Another O'Neill experience took place in 1992; Sheridan played James Tyrone, Jr. (an older version of the Long Day's Journey character) in A Moon for the Misbegotten at the Williamstown Theatre Festival. "I told Jason I was going to do it. He said, 'Want some help?' [In a 1973 production, directed by Jose Quintero, Robards and Colleen Dewhurst gave what were deemed the touchstone performances of the leads.] For the next six weeks, we spent every Sunday afternoon at the Red Lion [Inn] in Stockbridge [MA]. Jason drove up from Connecticut; I drove over from Williamstown. It's just part of why I'm grateful to him."
A native of Pasadena, California, the actor was the fourth of Daniel and Suzanne Sheridan's five children. "I have a sister and two living brothers; my mother will be 80 this summer." His father was "a jack of all trades. When I was born, he was an officer with the Pasadena police force. He was from Australia and came over after World War II. He met my mother and was promptly kicked out of the country when his visa expired. For awhile, he announced horse races in Vancouver. He got back into the country, married my mother, and worked for a van-lines company.
"My father became the technical advisor for 'The Desert Fox' , with James Mason as Rommel. They wanted an Aussie who had been in North Africa with the English, and found my father on the Pasadena police force. That gave him the [show-business] bug. He started breaking horses [for movies], stepped up to stuntman, and became a Western actor for the last four or five years of his life."
In college, Sheridan "discovered dancing and acting, and became more interested in dance. I got hurt, and an old football injury came back. I bummed around for a couple of years and ended up in New York. I thought maybe I could make a living at [acting]."
With great enthusiasm, Sheridan recalls his first theatrical venture. "We were the Williamstown second company, which lasted about ten years. In the group were Amanda Plummer and Brian Benben. We had our own space at the Pine Cobble School, about a quarter-mile away from the main stage. There were nine paid and three unpaid actors, staff directors, stage managers—a total of maybe eighteen people. We did five plays in eleven weeks: Tooth of Crime, A Midsummer Night's Dream, The Rover, The Overcoat—adapted by Tom Fontana [whose later credits include TV's "Oz"], and Gossip. We went on tour to Troy and Schenectady. Boy, that was a ball! Absolutely a dream! I'd do it again!"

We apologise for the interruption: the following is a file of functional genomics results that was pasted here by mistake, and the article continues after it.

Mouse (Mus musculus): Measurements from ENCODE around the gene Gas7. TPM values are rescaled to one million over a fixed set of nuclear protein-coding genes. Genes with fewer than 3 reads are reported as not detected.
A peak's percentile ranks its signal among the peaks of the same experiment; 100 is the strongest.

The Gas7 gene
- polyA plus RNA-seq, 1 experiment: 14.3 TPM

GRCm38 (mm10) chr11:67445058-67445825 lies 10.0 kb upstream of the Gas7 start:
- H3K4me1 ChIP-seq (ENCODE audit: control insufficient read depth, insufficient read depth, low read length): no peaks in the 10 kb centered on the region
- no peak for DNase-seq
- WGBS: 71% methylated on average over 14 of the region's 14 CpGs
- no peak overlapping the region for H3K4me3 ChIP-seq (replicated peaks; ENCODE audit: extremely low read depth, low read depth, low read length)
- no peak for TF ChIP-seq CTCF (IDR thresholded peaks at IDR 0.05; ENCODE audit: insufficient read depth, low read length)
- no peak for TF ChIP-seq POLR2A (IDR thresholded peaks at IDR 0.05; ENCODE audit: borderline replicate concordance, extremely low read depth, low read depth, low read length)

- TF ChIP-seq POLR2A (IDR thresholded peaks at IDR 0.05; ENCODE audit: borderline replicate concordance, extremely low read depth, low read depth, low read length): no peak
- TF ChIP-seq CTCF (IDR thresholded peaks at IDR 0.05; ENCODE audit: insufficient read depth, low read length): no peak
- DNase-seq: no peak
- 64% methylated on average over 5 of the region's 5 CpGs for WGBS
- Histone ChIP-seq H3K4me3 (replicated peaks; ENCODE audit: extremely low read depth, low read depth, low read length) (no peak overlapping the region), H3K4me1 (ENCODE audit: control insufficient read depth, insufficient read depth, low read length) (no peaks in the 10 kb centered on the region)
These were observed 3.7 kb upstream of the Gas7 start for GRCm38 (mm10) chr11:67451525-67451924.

His New York stage debut occurred at the Manhattan Theatre Club in 1979's Just a Little Bit Less than Normal, followed by The Arbor. "I went from one into the other. That gave me my Equity card." He worked regionally in Baltimore, Indianapolis, Atlanta, Allentown, and Albany.
At Circle in the Square in 1980, he did two plays: Major Barbara ("I had the very small part of Bilton") and The Man Who Came to Dinner (as Sandy, the boyfriend of the daughter of the household). Sheridan calls the latter his "reward for living through the role of Bilton."
His credits include playing Bernardo and Fortinbras in the 1982 Public Theatre production of Hamlet that starred Diane Venora. "That was my first Hamlet. I played Laertes in a little L.A. production, and did the King [Claudius] in the [2000 TV] movie that Campbell Scott made."
Other Shakespearean roles played by Sheridan include Hotspur in a 1992 Williamstown production of Henry IV and Brutus in Julius Caesar at Central Park's Delacorte in the summer of 2000. "I was very happy with that; my wife played Portia. My older son was four then, and was very much into the knives and blood [in the play]. Terrified, but he couldn't take his eyes off it. I had to prove to him that we were faking it. The company had a lot of fun with that."